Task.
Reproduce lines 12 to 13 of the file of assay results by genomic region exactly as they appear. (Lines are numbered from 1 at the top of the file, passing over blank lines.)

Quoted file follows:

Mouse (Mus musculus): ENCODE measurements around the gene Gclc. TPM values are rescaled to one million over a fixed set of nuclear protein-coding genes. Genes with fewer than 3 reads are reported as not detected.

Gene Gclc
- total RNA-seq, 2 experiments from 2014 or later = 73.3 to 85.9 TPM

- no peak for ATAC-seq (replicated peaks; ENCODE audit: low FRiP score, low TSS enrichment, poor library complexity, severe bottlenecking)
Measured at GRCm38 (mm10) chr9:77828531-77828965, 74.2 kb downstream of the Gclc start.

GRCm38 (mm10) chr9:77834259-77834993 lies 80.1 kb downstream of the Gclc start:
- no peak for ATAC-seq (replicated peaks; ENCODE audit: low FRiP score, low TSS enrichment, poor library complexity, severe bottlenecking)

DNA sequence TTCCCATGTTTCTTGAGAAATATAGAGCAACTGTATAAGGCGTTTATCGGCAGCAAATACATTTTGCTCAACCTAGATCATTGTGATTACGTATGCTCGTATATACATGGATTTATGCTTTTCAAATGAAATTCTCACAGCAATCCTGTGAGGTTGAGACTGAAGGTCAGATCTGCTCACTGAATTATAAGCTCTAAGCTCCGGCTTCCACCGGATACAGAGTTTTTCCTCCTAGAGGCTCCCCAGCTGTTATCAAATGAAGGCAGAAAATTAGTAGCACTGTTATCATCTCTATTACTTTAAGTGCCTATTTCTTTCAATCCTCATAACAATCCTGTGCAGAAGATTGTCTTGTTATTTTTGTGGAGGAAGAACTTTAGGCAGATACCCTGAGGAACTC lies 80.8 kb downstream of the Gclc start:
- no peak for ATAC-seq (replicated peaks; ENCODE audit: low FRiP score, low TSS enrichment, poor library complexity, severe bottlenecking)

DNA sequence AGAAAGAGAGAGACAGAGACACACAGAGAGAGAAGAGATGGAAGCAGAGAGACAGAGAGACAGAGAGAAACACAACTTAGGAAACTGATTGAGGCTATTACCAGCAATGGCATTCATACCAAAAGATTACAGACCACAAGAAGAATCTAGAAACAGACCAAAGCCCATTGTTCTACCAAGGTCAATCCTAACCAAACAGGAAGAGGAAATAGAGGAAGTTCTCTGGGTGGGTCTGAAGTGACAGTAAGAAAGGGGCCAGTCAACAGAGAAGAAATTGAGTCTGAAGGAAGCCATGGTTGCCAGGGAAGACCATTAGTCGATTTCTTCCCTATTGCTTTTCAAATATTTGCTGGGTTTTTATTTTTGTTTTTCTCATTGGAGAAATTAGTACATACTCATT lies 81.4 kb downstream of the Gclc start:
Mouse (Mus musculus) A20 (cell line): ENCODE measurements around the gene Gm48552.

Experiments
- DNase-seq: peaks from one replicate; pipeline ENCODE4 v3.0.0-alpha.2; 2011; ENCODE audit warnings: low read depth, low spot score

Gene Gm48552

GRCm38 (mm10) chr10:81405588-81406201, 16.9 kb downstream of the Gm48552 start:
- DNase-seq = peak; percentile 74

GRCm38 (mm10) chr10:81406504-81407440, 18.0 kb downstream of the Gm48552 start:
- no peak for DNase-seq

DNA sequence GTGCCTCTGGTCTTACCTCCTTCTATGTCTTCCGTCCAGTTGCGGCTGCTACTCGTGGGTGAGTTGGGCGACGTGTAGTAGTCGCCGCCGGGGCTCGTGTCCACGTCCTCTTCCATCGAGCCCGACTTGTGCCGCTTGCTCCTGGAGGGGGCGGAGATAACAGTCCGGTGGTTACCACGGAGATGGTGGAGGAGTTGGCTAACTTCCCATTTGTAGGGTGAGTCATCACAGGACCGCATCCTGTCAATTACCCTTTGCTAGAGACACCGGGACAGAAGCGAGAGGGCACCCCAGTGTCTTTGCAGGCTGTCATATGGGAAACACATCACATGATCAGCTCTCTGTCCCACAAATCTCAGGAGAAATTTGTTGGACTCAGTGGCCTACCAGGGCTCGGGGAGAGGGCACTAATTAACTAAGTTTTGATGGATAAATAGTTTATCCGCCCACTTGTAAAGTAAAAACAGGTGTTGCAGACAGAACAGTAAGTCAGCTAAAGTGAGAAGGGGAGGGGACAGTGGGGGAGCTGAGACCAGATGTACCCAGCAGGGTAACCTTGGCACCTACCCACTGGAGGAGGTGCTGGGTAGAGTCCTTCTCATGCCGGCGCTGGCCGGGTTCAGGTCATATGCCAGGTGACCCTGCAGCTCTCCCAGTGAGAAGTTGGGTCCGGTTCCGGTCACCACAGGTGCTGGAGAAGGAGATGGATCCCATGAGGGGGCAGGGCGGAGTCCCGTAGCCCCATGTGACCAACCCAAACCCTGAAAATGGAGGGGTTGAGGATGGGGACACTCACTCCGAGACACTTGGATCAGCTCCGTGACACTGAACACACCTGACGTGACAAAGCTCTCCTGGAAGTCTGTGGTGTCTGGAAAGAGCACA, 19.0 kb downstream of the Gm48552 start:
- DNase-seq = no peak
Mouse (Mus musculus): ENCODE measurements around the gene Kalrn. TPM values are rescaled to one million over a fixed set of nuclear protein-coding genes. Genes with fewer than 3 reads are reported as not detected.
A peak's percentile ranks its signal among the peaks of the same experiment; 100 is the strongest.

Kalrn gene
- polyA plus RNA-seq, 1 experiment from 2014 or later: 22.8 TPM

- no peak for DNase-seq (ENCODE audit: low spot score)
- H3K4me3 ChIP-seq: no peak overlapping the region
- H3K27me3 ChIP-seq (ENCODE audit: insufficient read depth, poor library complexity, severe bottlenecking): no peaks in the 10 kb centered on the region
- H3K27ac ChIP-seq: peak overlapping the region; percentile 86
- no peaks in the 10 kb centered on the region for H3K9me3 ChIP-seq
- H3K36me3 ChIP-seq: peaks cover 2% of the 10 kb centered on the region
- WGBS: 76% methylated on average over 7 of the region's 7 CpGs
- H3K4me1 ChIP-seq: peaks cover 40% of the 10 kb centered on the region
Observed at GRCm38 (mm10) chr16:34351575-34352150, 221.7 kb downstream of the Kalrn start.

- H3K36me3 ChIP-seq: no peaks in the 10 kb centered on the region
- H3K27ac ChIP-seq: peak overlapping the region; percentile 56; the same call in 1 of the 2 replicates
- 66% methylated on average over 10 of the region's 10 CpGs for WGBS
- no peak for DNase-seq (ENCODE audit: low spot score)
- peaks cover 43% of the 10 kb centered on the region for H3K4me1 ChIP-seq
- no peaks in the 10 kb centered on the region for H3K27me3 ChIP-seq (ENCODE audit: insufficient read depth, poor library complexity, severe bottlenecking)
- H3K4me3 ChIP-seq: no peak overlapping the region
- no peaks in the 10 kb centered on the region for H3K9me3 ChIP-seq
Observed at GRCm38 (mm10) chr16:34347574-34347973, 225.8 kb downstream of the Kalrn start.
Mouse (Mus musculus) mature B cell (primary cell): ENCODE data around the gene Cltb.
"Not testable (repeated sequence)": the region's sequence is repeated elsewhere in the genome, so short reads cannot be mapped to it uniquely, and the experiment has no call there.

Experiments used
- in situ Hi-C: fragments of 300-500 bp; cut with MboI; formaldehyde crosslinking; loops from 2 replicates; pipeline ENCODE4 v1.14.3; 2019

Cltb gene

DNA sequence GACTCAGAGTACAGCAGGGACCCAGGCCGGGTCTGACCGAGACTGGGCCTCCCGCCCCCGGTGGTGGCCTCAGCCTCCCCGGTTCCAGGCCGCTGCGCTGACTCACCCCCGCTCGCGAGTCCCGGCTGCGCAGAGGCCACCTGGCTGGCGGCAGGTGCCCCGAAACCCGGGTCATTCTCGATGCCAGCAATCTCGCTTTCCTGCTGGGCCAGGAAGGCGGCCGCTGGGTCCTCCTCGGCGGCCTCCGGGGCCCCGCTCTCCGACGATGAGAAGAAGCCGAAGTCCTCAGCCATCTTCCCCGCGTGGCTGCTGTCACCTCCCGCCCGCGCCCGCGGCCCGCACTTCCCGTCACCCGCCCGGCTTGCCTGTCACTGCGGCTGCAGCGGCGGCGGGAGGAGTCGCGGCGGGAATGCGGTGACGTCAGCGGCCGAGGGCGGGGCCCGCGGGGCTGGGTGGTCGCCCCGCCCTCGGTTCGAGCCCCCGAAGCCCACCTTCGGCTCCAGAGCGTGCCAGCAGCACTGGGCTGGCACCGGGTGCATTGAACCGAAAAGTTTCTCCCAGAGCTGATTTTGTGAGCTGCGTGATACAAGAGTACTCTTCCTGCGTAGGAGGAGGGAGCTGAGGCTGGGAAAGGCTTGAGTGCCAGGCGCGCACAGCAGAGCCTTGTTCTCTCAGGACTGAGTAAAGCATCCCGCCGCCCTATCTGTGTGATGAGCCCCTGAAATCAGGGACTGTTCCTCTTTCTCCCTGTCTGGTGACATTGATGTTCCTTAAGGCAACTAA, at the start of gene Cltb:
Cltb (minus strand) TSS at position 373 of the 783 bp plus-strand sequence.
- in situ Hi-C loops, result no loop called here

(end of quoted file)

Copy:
Experiments
- DNase-seq: peaks from one replicate; pipeline ENCODE4 v3.0.0-alpha.2; 2011; ENCODE audit warnings: low read depth, low spot score